An audit of urological MDT decision making in the South West of England

Luke Hounsome, Julia Verne, Raj Persad, Amit Bahl, David Gillatt, Jon Oxley, Ru Macdonagh, John Graham, Richard Pocock

Research output: Contribution to journalArticleResearchpeer-review

Abstract

Objective: The formation of multidisciplinary teams (MDTs) was formalised for urological cancer services by the National Institute for Health and Care Excellence (NICE) in the 2002 Improving Outcomes in Urological Cancer guidance. This project aimed to assess the variability of MDT recommendations when presented with the same patient. It covered the type and grade of tumour, recorded stage, treatment recommendations and whether clinical trials were considered. Materials and methods: Anonymised details of 10 patients were sent to South West Trust MDTs in two tranches. Details included age, clinical history, haematology and biochemistry results, digital radiology, and pathology text. A panel of representative urologists and urological oncologists from the region decided on optimal treatment and key points of management decisions. Results: The MDTs were not consistent in decision making. This agrees with a previous survey of urologists which also showed inconsistent decision making, and under-use of clinical cues. Some decisions contradicted NICE guidelines in force at the time. Conclusions: MDTs are now an instrumental, integrated part of cancer management. It is vital for assurance of best patient care and best outcomes that the MDT considering and planning treatment is fully functional and well informed on the evidence base, with effective communications. This audit suggests that this is not the case. The Oxford Centre for Evidence-based Medicine – Levels of Evidence is not applicable to this study.

LanguageEnglish
Pages254-257
Number of pages4
JournalJournal of Clinical Urology
Volume11
Issue number4
Early online date1 Jan 2018
DOIs
Publication statusPublished - 1 Jul 2018
Externally publishedYes

Fingerprint

England
Urologic Neoplasms
Decision Making
National Institutes of Health (U.S.)
Delivery of Health Care
Evidence-Based Medicine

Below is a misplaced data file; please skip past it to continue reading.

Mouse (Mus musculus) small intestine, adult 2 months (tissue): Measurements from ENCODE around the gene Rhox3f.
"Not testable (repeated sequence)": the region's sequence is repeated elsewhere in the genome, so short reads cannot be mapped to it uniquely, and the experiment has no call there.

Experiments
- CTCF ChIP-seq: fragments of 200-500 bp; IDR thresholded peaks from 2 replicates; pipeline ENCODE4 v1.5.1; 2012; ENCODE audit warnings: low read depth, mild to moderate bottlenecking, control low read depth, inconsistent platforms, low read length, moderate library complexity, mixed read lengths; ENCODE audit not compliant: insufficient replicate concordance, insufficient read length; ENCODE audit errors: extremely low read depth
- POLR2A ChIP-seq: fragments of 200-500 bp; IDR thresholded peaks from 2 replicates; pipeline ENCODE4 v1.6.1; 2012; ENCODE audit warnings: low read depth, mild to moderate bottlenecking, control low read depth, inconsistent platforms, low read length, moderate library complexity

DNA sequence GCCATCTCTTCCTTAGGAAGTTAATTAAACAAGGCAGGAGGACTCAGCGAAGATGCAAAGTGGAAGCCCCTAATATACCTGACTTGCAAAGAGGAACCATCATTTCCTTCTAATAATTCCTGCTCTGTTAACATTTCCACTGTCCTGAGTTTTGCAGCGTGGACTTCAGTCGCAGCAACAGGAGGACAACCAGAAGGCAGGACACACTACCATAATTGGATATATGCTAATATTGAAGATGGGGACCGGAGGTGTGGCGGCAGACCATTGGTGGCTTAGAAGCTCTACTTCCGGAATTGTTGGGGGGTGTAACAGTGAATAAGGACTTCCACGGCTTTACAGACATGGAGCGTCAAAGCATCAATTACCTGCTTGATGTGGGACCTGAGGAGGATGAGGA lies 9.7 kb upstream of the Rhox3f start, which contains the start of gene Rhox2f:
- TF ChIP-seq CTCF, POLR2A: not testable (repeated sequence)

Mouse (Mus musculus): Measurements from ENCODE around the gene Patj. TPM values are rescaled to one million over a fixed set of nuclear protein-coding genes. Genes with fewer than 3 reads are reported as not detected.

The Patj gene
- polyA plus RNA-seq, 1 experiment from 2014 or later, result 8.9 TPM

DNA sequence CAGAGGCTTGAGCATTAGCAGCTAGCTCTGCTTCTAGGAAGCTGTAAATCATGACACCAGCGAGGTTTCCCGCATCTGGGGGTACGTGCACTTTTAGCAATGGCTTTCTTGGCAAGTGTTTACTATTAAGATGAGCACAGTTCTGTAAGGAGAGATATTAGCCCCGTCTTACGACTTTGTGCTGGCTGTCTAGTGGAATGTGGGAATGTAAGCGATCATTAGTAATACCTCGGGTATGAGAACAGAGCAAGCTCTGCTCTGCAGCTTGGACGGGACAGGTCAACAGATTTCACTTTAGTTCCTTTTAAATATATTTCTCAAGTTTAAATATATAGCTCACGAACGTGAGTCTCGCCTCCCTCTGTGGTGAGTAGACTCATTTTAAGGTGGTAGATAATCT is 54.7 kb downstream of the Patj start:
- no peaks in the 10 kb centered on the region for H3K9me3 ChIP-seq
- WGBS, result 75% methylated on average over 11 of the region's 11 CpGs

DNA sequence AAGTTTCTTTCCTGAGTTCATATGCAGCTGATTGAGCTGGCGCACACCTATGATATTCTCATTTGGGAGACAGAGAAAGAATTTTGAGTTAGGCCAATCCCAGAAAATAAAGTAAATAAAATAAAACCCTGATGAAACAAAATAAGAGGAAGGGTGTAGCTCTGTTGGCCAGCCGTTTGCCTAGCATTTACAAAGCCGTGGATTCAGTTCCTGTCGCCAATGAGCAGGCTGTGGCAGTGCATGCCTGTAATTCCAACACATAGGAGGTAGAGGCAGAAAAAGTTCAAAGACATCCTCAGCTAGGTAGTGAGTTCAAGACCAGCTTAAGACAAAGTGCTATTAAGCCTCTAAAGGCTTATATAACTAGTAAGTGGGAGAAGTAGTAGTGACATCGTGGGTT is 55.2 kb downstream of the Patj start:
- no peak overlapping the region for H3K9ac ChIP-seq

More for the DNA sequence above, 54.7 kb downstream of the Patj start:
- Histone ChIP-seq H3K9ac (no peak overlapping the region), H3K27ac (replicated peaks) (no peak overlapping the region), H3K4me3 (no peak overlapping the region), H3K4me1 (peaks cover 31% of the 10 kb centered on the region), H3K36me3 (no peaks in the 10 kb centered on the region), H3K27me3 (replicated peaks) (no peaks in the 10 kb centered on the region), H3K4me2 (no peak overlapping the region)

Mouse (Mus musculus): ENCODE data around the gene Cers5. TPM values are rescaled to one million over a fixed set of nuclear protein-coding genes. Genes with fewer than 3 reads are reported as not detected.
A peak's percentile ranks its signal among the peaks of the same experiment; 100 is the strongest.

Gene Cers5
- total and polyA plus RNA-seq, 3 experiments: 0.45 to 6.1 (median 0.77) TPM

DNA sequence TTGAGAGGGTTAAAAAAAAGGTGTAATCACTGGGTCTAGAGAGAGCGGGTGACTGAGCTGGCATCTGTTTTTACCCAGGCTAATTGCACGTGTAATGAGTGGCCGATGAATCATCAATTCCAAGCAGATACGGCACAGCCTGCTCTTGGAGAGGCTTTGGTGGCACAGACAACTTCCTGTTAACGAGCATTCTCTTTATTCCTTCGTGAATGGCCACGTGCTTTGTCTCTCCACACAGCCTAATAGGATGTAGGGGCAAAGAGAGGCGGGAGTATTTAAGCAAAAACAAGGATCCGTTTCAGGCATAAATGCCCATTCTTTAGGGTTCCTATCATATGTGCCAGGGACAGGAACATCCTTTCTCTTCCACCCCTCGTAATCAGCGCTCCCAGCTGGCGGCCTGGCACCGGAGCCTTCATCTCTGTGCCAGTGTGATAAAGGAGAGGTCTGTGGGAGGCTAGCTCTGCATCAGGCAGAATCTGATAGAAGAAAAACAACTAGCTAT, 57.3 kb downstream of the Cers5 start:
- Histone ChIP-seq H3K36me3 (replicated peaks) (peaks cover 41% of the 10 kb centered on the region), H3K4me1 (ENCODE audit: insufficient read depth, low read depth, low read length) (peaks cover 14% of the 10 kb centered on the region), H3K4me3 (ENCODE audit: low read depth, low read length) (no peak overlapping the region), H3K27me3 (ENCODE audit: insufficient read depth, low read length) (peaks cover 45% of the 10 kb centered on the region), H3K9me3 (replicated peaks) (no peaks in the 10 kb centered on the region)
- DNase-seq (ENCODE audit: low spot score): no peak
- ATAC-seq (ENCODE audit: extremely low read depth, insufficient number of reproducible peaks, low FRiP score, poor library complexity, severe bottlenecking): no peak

Hematology
Radiology
Biochemistry
Cues
Neoplasms
Patient Care
Therapeutics
Communication
Clinical Trials
Guidelines
Pathology
Urologists
Oncologists
Surveys and Questionnaires

Keywords

  • Bladder cancer
  • cancer
  • core urology
  • decision making
  • MDT
  • prostate cancer

Cite this

Hounsome, L., Verne, J., Persad, R., Bahl, A., Gillatt, D., Oxley, J., ... Pocock, R. (2018). An audit of urological MDT decision making in the South West of England. Journal of Clinical Urology, 11(4), 254-257. https://doi.org/10.1177/2051415818755626
Hounsome, Luke ; Verne, Julia ; Persad, Raj ; Bahl, Amit ; Gillatt, David ; Oxley, Jon ; Macdonagh, Ru ; Graham, John ; Pocock, Richard. / An audit of urological MDT decision making in the South West of England. In: Journal of Clinical Urology. 2018 ; Vol. 11, No. 4. pp. 254-257.
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abstract = "Objective: The formation of multidisciplinary teams (MDTs) was formalised for urological cancer services by the National Institute for Health and Care Excellence (NICE) in the 2002 Improving Outcomes in Urological Cancer guidance. This project aimed to assess the variability of MDT recommendations when presented with the same patient. It covered the type and grade of tumour, recorded stage, treatment recommendations and whether clinical trials were considered. Materials and methods: Anonymised details of 10 patients were sent to South West Trust MDTs in two tranches. Details included age, clinical history, haematology and biochemistry results, digital radiology, and pathology text. A panel of representative urologists and urological oncologists from the region decided on optimal treatment and key points of management decisions. Results: The MDTs were not consistent in decision making. This agrees with a previous survey of urologists which also showed inconsistent decision making, and under-use of clinical cues. Some decisions contradicted NICE guidelines in force at the time. Conclusions: MDTs are now an instrumental, integrated part of cancer management. It is vital for assurance of best patient care and best outcomes that the MDT considering and planning treatment is fully functional and well informed on the evidence base, with effective communications. This audit suggests that this is not the case. The Oxford Centre for Evidence-based Medicine – Levels of Evidence is not applicable to this study.",
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Hounsome, L, Verne, J, Persad, R, Bahl, A, Gillatt, D, Oxley, J, Macdonagh, R, Graham, J & Pocock, R 2018, 'An audit of urological MDT decision making in the South West of England', Journal of Clinical Urology, vol. 11, no. 4, pp. 254-257. https://doi.org/10.1177/2051415818755626

An audit of urological MDT decision making in the South West of England. / Hounsome, Luke; Verne, Julia; Persad, Raj; Bahl, Amit; Gillatt, David; Oxley, Jon; Macdonagh, Ru; Graham, John; Pocock, Richard.

In: Journal of Clinical Urology, Vol. 11, No. 4, 01.07.2018, p. 254-257.

Research output: Contribution to journalArticleResearchpeer-review

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T1 - An audit of urological MDT decision making in the South West of England

AU - Hounsome, Luke

AU - Verne, Julia

AU - Persad, Raj

AU - Bahl, Amit

AU - Gillatt, David

AU - Oxley, Jon

AU - Macdonagh, Ru

AU - Graham, John

AU - Pocock, Richard

PY - 2018/7/1

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